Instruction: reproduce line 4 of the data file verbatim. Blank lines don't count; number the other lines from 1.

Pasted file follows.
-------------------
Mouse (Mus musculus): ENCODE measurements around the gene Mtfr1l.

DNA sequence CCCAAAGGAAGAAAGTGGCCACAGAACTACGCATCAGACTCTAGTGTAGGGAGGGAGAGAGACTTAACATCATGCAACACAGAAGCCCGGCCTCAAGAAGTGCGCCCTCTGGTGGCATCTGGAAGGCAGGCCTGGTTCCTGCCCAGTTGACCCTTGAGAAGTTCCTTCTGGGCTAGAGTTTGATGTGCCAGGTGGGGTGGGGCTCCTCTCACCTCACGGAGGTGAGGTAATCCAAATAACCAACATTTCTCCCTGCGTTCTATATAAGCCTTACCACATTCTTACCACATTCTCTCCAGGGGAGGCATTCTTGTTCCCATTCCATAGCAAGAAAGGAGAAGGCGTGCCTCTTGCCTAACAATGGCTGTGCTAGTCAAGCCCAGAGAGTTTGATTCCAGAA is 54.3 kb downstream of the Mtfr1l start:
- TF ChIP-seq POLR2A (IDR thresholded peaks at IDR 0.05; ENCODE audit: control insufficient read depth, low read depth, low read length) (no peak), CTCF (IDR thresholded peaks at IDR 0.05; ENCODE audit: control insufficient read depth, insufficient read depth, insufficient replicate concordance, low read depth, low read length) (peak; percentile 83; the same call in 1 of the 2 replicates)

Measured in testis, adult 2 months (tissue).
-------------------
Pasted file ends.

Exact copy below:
Measured in testis, adult 2 months (tissue).